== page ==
Eventually our stomachs and bladders could take no more cerveza and we decided to call it a night and head back to the hotel. Just as we got within site of the hotel a Spanish youth came over to us and attempted to start a conversation about the world cup (which was on-going at the time). It basically entailed saying "Raul" a lot and mimicking him weaving down the left wing. I stood watching him feeling it was definitely losing something in the translation. After his demonstration of Raul’s prowess he came over and put his arm around my shoulder. While still blabbing on about his footballing hero he started to jokingly try and trip me up. I must admit I was at a loss. I’ve no idea what the social etiquette is when strangers start with the old royster doystering. Unfortunately it soon became apparent, after I’d pulled his clammy hand out of my pocket, that this was an attempted robbery. I pushed him away and told him to "F**k off". In return he machine gunned off a barrage of Catalan abuse while scurrying back to his mate. So, to put him in his place and learn him a lesson he’ll not forget, I shouted back something along the lines of “Ha, your lot can’t even beat South Korea". Admittedly not the wittiest or most hurtful retort known to man, and I doubt he understood a word I said, but I was drunk, slightly flustered and had a head full of Spanish footballers.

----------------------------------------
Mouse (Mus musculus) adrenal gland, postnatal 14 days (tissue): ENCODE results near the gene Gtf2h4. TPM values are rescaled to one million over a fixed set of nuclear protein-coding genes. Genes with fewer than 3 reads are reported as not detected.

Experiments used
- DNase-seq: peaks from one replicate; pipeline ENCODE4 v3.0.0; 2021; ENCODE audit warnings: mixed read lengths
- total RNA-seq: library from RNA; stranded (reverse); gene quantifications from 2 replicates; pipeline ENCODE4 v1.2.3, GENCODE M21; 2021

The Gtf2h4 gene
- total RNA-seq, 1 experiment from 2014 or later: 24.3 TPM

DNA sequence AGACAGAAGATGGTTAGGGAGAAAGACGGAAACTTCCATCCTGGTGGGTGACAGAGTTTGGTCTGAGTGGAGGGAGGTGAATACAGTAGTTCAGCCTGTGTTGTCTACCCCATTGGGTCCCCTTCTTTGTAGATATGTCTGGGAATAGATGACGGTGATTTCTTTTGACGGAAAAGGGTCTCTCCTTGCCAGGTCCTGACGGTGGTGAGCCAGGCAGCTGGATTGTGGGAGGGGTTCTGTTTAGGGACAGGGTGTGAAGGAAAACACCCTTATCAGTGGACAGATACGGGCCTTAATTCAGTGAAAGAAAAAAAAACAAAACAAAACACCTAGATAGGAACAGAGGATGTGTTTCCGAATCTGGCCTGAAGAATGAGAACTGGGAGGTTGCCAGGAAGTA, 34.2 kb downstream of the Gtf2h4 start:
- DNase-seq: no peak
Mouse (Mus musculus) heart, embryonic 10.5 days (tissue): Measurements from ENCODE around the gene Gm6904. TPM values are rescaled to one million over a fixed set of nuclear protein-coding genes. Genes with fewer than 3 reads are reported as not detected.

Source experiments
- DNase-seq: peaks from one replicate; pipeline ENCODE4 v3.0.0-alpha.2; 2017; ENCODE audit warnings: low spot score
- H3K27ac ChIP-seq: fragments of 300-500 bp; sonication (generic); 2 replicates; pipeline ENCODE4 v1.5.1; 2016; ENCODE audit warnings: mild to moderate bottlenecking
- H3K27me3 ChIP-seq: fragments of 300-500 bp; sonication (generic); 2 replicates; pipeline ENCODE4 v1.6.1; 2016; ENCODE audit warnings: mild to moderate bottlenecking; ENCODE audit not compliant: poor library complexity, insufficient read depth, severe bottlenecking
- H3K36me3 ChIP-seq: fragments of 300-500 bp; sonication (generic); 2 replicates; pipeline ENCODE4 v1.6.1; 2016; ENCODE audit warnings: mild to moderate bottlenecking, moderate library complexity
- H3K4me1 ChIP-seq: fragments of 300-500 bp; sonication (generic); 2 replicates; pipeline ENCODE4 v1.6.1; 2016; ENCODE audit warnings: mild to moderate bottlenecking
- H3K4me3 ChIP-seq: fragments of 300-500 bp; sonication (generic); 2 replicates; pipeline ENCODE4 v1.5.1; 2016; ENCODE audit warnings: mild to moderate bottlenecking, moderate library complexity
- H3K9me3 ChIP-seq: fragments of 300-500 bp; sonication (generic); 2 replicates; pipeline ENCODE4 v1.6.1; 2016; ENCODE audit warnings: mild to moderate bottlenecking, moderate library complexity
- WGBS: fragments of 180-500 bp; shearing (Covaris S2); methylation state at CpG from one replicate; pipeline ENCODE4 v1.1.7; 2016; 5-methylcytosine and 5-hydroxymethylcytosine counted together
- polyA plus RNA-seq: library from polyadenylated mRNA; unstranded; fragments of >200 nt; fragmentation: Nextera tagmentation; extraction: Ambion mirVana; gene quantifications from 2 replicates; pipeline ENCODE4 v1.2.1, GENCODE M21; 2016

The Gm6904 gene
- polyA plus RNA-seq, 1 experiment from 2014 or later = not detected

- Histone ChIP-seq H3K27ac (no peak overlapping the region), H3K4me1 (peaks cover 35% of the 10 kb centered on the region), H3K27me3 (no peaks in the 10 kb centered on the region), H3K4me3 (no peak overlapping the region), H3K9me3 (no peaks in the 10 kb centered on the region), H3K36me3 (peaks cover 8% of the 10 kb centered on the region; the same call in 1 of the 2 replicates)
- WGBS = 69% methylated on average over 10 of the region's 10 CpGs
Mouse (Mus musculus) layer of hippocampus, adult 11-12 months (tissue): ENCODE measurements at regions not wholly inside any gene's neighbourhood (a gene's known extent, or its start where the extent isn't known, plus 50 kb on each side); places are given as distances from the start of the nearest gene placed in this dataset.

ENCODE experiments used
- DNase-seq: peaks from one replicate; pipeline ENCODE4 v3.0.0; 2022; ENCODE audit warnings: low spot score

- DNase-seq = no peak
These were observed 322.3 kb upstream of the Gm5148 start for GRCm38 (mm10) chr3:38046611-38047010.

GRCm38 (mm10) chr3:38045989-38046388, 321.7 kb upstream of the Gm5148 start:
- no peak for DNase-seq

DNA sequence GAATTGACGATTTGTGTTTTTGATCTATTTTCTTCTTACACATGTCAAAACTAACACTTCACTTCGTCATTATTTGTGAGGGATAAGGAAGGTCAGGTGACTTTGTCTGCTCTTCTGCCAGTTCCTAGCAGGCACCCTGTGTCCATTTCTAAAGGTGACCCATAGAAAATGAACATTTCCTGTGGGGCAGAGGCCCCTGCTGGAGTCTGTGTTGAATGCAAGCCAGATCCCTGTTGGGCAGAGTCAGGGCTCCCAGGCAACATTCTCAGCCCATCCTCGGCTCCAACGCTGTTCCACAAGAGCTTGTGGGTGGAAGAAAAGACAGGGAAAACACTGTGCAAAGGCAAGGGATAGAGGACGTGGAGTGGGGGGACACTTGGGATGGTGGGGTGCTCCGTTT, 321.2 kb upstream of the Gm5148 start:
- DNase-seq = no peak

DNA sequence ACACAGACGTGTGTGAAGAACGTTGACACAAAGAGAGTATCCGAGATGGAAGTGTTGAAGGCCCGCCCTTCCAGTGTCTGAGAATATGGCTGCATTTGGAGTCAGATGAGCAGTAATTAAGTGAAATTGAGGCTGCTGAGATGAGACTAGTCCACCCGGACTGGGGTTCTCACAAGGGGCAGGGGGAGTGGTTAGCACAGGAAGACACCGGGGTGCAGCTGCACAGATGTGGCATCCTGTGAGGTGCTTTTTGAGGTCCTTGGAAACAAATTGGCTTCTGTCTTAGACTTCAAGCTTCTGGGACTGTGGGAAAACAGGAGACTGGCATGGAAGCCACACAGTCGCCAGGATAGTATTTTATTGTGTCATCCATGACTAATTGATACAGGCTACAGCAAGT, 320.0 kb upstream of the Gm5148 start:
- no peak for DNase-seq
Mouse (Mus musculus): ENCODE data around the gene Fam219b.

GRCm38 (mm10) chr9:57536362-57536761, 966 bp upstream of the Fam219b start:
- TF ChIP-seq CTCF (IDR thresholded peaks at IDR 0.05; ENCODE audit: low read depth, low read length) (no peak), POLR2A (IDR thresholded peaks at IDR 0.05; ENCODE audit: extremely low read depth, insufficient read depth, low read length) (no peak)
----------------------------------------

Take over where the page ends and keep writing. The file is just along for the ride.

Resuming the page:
You should always look for the positive in situations like this, and the good thing I learnt here is that he couldn’t have made it more obvious what he was up to if he had a sign round his neck and was ringing a bell. I had always assumed that pickpockets would be masters of deceit, and that by holding their left hand above their head and clicking their fingers they’d have you in a trance gawping at this wondrous feat of finger thumb interaction. Simultaneously their right hand would be rifling your socks, pockets and intimate crevices. By the time the clicking show had ended you’d have lost your money, watch, credit cards and underpants; and the thief would have vanished in a cloud of purple smoke. This episode left me in no doubt that you know when you’re being pick-pocketed, and you don’t get a nasty surprise the next time you visit the toilet to find some blighter’s had it away with your underwear.